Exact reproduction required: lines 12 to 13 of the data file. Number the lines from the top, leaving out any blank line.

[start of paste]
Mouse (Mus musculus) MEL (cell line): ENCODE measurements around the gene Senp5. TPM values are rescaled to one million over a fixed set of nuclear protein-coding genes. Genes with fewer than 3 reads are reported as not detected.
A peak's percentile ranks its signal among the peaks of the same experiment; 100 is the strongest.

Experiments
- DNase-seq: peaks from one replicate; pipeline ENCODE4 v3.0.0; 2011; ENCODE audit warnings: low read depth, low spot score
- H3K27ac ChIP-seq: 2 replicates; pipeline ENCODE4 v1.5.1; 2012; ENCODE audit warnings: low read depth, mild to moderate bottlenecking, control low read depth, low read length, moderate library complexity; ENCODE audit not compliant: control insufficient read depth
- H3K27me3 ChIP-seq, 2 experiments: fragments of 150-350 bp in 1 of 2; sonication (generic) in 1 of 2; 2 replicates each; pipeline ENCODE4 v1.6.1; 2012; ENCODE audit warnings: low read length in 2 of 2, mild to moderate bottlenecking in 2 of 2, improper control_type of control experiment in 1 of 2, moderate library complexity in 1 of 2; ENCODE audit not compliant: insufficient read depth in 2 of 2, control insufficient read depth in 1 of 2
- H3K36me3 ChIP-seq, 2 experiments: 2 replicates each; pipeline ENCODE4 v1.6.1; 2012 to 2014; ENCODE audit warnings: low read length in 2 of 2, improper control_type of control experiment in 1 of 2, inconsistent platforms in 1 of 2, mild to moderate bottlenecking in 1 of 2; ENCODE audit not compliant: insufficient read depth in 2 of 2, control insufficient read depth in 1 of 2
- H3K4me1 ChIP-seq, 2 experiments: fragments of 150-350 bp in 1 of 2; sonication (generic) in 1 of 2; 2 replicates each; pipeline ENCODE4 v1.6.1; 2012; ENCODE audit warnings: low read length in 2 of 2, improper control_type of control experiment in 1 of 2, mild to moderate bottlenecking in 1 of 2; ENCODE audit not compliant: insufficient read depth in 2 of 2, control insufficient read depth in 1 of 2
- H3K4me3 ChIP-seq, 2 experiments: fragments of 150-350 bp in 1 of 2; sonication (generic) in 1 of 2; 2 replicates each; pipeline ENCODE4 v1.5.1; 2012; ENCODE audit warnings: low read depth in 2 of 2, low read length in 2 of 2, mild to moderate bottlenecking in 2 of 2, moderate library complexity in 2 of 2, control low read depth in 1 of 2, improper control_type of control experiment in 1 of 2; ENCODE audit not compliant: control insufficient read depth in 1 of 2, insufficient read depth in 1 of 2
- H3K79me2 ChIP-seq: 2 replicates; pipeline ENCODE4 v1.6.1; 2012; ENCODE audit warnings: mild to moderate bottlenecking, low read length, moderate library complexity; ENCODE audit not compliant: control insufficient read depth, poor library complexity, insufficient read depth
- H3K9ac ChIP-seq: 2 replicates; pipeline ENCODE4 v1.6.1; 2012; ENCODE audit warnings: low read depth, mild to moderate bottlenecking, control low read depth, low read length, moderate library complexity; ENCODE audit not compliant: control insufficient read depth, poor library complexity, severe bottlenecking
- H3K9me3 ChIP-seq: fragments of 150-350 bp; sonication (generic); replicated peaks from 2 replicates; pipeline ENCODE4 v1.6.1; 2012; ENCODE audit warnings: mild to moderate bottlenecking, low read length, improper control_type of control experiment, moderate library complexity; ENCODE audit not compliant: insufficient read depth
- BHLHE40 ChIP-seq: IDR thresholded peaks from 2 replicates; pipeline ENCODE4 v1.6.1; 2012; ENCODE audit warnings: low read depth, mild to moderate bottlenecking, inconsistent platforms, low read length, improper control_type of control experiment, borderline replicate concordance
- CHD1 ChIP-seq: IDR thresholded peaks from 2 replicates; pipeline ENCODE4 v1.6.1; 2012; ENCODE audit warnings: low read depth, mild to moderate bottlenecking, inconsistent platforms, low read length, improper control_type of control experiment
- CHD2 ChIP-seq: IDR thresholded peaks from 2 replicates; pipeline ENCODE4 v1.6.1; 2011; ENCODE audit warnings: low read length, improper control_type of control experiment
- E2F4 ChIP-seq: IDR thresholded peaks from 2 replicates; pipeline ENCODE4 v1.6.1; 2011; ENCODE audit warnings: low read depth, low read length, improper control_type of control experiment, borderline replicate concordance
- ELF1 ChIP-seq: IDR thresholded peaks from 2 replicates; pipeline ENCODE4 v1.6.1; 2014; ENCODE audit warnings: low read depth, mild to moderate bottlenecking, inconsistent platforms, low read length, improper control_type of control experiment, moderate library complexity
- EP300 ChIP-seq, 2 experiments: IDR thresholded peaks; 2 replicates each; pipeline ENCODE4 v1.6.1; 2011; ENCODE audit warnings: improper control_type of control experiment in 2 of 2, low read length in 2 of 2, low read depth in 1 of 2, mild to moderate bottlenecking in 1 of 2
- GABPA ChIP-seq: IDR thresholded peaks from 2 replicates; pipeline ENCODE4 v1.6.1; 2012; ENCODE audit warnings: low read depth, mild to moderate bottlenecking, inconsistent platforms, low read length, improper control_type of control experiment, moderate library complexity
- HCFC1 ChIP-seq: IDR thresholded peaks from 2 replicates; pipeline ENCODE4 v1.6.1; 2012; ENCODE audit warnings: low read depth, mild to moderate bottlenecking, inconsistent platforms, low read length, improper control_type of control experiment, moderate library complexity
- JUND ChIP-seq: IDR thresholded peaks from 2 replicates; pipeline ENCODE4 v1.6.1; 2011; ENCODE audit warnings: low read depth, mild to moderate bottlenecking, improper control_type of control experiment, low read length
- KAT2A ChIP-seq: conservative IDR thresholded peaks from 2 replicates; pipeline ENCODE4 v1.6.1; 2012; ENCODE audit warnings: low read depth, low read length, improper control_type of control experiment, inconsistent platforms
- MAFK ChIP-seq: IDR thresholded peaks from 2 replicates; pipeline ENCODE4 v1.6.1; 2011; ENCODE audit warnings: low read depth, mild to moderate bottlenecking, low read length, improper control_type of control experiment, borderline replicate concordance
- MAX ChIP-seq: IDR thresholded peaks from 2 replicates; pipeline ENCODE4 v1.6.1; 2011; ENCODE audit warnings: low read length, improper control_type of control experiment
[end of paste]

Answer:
- H3K9me3 ChIP-seq: fragments of 150-350 bp; sonication (generic); replicated peaks from 2 replicates; pipeline ENCODE4 v1.6.1; 2012; ENCODE audit warnings: mild to moderate bottlenecking, low read length, improper control_type of control experiment, moderate library complexity; ENCODE audit not compliant: insufficient read depth
- BHLHE40 ChIP-seq: IDR thresholded peaks from 2 replicates; pipeline ENCODE4 v1.6.1; 2012; ENCODE audit warnings: low read depth, mild to moderate bottlenecking, inconsistent platforms, low read length, improper control_type of control experiment, borderline replicate concordance